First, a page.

Montezuma-Cortez graduate and former Dolores Lady Bears golfer Kiselya Plewe wrapped up her first collegiate golf season last week.
Suiting up for the Weber State University Wildcats, Plewe opened her freshman season with consecutive top-25 finishes.
“Coming into the fall season I had a lot of momentum from the big summer tournaments I played in,” she said. “So I just wanted to keep that going and do well and kind of make a statement. I wanted to show that I could play on my team and qualify.”
She shot a 76 in her first round at the season-opening Hobble Creek Fall Classic in Springville, Utah in September. And then she followed it with scores of 75 and 77 in rounds two and three, respectively, to finish with a total score of 228 to tie for 24th.
Plewe sat out the team’s next meet in Aurora, Oregon to recover from a minor shoulder injury, but then bounced back at the Pat Lesser Harbottle Invitational in Tacoma, Washington. There, she shot a 225 in three rounds to finish tied for 18th.
In the Wildcats’ final meet of the fall season last week at the Santa Clara Colby Invitational in San Jose, California, Plewe had her best finish, tying for 12th place after shooting a 234.
Plewe had been playing 18-hole tournaments in high school, except for the state tournament, which was 36. But at the college level, she’s playing 36 holes on the opening day of tournaments and another 18 the next day for a total of 54.
“Thirty-six holes in a day is completely different,” she explained. “Mentally you have to stay a lot more focused. Because if you have a blowup hole, chances are you’re going to be playing it again in about four hours, so you have to move on from mistakes.”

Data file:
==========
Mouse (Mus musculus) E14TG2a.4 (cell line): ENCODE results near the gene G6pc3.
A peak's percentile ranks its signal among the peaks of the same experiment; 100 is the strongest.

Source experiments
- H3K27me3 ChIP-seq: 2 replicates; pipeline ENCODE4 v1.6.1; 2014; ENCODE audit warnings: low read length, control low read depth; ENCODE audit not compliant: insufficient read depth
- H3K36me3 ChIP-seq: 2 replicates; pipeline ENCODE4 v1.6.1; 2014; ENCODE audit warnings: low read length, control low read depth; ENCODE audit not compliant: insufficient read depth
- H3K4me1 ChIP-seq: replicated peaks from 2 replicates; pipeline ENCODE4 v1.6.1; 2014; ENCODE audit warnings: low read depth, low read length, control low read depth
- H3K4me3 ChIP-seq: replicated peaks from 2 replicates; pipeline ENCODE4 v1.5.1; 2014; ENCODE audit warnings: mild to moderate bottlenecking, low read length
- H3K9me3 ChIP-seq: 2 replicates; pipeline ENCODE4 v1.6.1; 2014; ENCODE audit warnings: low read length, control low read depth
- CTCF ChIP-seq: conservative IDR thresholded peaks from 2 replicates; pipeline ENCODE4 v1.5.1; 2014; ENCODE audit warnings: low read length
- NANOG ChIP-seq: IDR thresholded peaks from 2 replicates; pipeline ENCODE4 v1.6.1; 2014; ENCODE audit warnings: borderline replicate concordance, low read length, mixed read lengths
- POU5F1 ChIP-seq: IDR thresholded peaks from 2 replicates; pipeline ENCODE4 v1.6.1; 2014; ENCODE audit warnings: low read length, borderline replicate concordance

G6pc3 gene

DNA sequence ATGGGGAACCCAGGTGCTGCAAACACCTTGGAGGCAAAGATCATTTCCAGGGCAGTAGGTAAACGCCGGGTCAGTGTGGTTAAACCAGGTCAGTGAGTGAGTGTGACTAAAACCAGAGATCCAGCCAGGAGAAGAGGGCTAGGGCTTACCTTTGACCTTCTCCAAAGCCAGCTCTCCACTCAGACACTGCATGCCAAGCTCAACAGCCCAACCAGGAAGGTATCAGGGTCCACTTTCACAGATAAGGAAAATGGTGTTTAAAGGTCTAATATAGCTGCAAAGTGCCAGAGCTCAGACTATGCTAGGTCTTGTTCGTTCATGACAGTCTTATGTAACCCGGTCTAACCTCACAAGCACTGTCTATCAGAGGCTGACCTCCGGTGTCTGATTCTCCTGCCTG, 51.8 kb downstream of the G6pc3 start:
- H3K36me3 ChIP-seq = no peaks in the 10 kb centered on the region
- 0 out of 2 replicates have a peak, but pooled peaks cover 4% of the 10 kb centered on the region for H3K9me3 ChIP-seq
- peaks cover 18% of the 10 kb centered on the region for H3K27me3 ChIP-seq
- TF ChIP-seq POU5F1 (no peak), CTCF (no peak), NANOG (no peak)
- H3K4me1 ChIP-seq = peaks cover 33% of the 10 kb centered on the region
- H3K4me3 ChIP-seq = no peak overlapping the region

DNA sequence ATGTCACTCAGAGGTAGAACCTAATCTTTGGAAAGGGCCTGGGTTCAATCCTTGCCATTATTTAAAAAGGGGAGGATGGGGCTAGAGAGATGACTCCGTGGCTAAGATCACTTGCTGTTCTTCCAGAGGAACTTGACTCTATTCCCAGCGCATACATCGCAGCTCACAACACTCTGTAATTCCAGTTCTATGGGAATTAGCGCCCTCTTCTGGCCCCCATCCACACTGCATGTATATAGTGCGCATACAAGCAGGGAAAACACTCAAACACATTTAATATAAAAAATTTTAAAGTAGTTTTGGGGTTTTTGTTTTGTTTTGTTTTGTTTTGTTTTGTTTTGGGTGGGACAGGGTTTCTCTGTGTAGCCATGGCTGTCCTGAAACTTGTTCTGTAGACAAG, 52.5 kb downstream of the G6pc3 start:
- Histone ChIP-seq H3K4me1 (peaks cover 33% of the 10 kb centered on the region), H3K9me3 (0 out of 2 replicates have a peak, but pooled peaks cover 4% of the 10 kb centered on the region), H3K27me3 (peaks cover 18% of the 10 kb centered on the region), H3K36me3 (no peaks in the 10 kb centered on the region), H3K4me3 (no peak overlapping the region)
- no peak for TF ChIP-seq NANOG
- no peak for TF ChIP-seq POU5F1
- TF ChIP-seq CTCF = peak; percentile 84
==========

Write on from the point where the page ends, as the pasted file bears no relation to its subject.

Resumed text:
“Physically,” she continued. “It’s an 11 1/2-hour day and it’s just really long, so you have to make sure you’re eating and conserving energy. It’s very different, but you get used to it.”
Another difference between high school and college golf is the travel.
As a Wildcat, Plewe has competed in tournaments in Utah, Washington and California. But as opposed to the five-plus hour bus rides she endured as a Dolores golfer, now Plewe enjoys a quicker mode of transportation, as the team flies to most meets. The exception this fall was the season-opener in Springville, which was around an hour-and-a-half drive from Weber State, in Ogden.
“Playing here is awesome because they set up all of our travel stuff and we just kind of get on the plane and can focus on playing golf,” she said. “And the trips are really fun to be with your team.”
After finishing up the fall season, Plewe is already looking ahead to spring. She said the fall season, which consists of four tournaments, is less significant than the spring season, which includes six tournaments and the Big Sky Conference Championships.
For now, she plans to rehab her shoulder to ensure that she is 100 percent to begin spring play. She will also continue to work on her game at Weber State University’s indoor facility, before kicking off the 2017 spring season at Boulder Creek Golf Club in Boulder City, Nevada on Monday, Feb. 13